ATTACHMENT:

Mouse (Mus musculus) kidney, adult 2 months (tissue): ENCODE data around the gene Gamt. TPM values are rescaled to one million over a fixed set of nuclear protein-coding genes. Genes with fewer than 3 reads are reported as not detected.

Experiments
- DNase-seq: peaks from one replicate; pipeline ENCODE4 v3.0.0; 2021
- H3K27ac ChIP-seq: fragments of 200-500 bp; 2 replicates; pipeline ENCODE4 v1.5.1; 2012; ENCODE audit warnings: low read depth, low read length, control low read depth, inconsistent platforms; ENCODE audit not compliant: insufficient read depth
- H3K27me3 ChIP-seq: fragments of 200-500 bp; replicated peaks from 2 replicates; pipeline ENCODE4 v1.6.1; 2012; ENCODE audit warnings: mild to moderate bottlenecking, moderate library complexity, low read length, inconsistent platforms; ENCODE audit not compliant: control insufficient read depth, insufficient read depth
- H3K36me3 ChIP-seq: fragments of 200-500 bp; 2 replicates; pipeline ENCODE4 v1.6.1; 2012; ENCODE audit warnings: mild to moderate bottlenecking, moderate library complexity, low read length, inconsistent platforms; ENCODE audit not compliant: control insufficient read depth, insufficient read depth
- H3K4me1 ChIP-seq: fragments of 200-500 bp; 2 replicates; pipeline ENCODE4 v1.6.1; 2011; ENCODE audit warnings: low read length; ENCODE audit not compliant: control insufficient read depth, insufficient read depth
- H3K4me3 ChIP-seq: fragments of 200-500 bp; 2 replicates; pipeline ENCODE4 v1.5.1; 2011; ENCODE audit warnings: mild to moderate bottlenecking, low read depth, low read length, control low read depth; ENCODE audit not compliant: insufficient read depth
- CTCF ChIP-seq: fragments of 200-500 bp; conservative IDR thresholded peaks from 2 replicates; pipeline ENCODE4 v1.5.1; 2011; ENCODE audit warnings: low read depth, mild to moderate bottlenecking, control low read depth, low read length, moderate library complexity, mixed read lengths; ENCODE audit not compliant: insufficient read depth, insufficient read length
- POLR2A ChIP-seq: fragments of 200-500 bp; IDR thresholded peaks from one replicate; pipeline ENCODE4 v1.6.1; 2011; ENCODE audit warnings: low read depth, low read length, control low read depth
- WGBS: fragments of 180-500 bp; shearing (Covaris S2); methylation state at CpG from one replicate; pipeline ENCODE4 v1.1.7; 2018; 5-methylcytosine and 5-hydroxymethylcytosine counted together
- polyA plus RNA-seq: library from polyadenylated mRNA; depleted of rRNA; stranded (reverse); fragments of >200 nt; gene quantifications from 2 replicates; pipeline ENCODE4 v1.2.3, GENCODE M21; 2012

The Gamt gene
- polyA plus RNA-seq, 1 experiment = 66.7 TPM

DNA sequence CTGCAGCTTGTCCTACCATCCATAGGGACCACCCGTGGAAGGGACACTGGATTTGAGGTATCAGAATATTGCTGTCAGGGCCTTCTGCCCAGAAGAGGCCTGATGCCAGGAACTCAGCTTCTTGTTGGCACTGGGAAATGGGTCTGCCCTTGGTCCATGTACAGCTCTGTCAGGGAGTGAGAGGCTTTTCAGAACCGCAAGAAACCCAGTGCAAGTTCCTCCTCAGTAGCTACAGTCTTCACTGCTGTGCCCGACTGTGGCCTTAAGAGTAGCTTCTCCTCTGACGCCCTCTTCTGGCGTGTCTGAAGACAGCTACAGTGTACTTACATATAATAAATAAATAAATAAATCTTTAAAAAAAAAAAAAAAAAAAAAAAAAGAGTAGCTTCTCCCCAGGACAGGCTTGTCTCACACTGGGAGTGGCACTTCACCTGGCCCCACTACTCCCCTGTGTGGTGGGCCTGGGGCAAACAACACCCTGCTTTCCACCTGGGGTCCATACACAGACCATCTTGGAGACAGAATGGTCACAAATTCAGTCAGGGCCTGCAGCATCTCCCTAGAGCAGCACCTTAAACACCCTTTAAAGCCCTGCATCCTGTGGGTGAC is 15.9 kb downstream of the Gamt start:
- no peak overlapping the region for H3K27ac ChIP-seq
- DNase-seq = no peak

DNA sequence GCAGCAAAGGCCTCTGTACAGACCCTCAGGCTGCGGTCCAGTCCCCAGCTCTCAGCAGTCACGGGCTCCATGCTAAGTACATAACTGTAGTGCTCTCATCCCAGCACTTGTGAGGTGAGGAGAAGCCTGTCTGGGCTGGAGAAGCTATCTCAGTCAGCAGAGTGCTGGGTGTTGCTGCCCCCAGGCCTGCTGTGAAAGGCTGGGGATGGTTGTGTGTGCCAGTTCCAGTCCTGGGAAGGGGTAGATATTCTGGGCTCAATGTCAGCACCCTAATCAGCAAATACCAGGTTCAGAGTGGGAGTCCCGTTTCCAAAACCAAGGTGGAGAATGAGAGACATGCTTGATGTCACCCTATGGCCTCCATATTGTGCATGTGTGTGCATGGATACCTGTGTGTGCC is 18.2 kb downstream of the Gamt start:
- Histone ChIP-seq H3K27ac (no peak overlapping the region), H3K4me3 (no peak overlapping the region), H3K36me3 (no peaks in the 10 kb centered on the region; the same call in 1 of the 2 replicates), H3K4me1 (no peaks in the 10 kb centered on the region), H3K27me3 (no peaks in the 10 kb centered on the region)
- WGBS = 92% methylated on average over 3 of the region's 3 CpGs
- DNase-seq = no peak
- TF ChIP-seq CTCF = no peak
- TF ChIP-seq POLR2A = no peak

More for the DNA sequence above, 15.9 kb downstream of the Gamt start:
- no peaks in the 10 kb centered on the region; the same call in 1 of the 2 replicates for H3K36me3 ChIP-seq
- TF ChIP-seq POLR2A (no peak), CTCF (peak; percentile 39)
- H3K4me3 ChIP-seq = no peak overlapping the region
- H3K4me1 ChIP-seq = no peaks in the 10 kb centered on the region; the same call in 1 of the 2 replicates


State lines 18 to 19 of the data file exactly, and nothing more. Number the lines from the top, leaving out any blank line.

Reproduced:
DNA sequence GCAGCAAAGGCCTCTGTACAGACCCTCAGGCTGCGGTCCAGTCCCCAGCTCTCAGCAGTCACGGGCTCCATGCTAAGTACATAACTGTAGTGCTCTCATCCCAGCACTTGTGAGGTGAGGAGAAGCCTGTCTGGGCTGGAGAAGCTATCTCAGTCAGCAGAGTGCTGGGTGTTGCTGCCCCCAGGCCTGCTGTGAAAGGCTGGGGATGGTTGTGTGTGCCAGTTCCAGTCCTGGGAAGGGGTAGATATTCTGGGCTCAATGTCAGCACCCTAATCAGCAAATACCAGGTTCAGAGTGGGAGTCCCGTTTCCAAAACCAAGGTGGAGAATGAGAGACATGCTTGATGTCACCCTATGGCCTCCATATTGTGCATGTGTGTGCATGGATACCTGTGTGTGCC is 18.2 kb downstream of the Gamt start:
- Histone ChIP-seq H3K27ac (no peak overlapping the region), H3K4me3 (no peak overlapping the region), H3K36me3 (no peaks in the 10 kb centered on the region; the same call in 1 of the 2 replicates), H3K4me1 (no peaks in the 10 kb centered on the region), H3K27me3 (no peaks in the 10 kb centered on the region)